A writer will derive a metaphor from a pattern on a dress, a lurking demonstration, or a gesture, and eyes movement because sunsets have been done before. A writer understands the capacity for words to embolden, to eviscerate, to cut a man in half and arrange him again and embrace his wetness and calmness. That is the person you should train your self to be, that is one you should know better than. Chimamanda Adichie may be better in her own way but that does not mean that her style will also favour you as a writer. Your own awaesomeness is your ability to discover what works for you. A writer’s words have texture and an aesthetic – they mean one thing on paper and another in your mouth when you chew them and vomit them back like a cud. A writer knows the word “perfume” has a scent, and “savory,” a flavor. He also knows that the technical way for making you taste his words is synesthesia, but he’d rather show you through his lines than tell you how it is through his words.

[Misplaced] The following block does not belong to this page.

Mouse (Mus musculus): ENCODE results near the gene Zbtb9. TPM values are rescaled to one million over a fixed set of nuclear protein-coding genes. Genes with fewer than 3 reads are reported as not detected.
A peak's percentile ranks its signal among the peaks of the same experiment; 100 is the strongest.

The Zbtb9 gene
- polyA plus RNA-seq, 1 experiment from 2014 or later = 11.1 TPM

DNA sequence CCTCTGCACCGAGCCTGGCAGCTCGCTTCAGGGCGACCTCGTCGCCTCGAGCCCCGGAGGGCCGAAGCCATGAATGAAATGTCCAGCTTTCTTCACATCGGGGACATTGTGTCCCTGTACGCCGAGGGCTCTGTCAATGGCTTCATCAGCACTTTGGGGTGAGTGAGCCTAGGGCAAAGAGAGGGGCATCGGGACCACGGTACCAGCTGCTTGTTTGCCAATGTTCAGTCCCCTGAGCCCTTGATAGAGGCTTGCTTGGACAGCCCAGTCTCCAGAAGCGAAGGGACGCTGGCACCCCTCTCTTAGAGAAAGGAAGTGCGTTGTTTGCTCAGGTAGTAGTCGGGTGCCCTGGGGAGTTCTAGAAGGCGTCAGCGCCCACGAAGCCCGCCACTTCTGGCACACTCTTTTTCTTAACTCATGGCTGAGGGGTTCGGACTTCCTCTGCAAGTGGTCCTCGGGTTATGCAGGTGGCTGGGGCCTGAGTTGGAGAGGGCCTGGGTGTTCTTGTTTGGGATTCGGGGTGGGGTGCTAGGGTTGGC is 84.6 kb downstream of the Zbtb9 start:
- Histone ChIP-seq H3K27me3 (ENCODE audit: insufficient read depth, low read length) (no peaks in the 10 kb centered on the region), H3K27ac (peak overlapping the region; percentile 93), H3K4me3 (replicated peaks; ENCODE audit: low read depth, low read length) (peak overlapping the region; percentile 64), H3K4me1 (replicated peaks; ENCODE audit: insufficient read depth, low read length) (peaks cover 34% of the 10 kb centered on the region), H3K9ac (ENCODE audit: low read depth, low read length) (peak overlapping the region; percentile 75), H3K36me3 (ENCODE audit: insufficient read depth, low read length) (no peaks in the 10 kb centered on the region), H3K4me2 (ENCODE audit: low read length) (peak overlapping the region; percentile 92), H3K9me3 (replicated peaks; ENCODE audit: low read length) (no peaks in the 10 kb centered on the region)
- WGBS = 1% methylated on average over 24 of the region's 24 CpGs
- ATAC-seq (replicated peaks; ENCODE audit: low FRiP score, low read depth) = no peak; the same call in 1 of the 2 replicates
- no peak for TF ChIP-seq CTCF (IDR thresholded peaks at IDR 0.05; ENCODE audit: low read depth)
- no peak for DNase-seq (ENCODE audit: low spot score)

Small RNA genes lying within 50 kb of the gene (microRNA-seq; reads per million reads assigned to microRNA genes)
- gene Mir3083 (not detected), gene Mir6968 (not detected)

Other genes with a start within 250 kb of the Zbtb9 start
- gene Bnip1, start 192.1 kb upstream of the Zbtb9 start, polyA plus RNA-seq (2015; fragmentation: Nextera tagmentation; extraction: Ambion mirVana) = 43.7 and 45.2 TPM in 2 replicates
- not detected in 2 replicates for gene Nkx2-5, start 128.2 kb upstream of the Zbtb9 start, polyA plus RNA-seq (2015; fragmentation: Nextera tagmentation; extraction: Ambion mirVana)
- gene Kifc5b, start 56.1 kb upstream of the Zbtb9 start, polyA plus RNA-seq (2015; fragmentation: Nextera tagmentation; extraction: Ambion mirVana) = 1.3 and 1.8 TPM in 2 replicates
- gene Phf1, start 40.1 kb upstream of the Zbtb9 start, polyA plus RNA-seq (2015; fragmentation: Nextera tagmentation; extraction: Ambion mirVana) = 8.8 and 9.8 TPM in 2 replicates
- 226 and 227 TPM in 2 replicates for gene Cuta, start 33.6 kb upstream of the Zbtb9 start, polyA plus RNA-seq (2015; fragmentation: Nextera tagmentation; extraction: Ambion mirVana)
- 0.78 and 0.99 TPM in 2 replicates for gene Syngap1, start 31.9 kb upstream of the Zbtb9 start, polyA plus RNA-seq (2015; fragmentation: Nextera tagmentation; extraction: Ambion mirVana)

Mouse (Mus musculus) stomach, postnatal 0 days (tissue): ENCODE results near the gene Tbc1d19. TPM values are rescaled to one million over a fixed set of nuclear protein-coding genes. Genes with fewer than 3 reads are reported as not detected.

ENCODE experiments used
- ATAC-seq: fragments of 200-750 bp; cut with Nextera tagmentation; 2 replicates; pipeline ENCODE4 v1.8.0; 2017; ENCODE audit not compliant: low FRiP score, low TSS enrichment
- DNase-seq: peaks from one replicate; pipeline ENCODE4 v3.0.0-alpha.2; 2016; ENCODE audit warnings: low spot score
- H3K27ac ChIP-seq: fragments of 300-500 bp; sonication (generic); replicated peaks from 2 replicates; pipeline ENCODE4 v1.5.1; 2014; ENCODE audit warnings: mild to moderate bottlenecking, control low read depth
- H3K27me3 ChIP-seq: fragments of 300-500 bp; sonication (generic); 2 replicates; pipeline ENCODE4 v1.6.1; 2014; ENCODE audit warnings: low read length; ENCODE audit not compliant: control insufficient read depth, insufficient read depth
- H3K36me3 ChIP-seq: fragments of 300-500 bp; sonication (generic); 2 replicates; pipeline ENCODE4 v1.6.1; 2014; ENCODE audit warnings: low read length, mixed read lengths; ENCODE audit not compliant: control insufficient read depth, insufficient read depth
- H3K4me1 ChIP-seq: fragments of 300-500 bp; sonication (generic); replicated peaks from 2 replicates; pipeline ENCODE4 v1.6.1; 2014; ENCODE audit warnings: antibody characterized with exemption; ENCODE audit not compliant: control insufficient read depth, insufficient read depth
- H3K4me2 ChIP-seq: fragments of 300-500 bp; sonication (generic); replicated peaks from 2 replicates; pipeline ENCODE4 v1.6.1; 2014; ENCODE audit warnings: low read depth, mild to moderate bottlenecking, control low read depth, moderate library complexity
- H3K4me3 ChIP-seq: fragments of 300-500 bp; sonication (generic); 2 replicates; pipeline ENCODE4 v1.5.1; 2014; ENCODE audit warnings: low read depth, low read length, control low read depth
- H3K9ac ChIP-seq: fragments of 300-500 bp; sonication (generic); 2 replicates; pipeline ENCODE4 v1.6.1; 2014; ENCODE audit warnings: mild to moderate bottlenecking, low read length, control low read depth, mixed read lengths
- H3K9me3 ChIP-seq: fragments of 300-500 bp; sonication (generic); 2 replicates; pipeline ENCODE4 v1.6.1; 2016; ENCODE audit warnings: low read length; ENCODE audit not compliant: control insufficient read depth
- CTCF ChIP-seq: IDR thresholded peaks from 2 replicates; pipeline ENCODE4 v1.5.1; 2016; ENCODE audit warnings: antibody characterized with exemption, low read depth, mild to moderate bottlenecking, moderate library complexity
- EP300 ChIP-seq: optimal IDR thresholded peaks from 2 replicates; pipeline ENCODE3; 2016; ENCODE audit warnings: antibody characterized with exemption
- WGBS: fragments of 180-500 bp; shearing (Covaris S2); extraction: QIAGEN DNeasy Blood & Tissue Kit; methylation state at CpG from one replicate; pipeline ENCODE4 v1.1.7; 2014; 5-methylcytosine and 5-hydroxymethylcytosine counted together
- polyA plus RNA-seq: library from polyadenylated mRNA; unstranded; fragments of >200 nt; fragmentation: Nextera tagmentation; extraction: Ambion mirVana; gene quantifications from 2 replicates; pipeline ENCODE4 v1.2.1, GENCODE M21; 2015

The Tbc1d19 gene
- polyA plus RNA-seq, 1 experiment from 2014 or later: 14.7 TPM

A writer believes in truth but understands the utility of a lie. Someone who writes will think about a lie in terms of its anatomy: he’ll see it as something with dead legs, flayed on a cold steel table, reeking of that stuff we use now instead of formaldehyde, because formaldehyde will kill you, too. But a writer believes in a lie’s biology and knows it is still alive, animated by some preternatural aspiration, an amorphous mass of amorphous cells, dividing and multiplying and taking on some new architecture every time you look at it. A writer knows a lie doesn’t want to die but to live again through your mind and spirit. Try to be you and not them. Art is freedom. There are many African Tales waitingfor you to tell them.